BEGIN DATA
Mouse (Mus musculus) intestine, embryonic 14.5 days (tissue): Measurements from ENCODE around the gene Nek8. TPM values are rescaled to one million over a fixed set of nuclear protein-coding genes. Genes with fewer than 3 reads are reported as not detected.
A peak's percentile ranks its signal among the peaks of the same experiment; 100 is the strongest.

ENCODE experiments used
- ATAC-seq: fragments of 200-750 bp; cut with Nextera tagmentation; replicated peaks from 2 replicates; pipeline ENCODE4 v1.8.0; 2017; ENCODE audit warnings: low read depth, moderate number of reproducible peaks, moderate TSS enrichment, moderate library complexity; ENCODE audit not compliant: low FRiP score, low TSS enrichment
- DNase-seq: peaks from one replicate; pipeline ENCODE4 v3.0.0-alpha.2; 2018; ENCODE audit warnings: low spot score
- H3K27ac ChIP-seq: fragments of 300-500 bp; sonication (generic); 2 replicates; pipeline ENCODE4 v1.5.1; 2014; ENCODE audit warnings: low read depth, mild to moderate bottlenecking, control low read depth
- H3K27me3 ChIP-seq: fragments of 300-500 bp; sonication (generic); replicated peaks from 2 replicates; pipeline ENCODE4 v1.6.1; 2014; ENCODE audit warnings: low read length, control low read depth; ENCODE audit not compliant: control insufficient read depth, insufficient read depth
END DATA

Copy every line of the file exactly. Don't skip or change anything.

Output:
Mouse (Mus musculus) intestine, embryonic 14.5 days (tissue): Measurements from ENCODE around the gene Nek8. TPM values are rescaled to one million over a fixed set of nuclear protein-coding genes. Genes with fewer than 3 reads are reported as not detected.
A peak's percentile ranks its signal among the peaks of the same experiment; 100 is the strongest.

ENCODE experiments used
- ATAC-seq: fragments of 200-750 bp; cut with Nextera tagmentation; replicated peaks from 2 replicates; pipeline ENCODE4 v1.8.0; 2017; ENCODE audit warnings: low read depth, moderate number of reproducible peaks, moderate TSS enrichment, moderate library complexity; ENCODE audit not compliant: low FRiP score, low TSS enrichment
- DNase-seq: peaks from one replicate; pipeline ENCODE4 v3.0.0-alpha.2; 2018; ENCODE audit warnings: low spot score
- H3K27ac ChIP-seq: fragments of 300-500 bp; sonication (generic); 2 replicates; pipeline ENCODE4 v1.5.1; 2014; ENCODE audit warnings: low read depth, mild to moderate bottlenecking, control low read depth
- H3K27me3 ChIP-seq: fragments of 300-500 bp; sonication (generic); replicated peaks from 2 replicates; pipeline ENCODE4 v1.6.1; 2014; ENCODE audit warnings: low read length, control low read depth; ENCODE audit not compliant: control insufficient read depth, insufficient read depth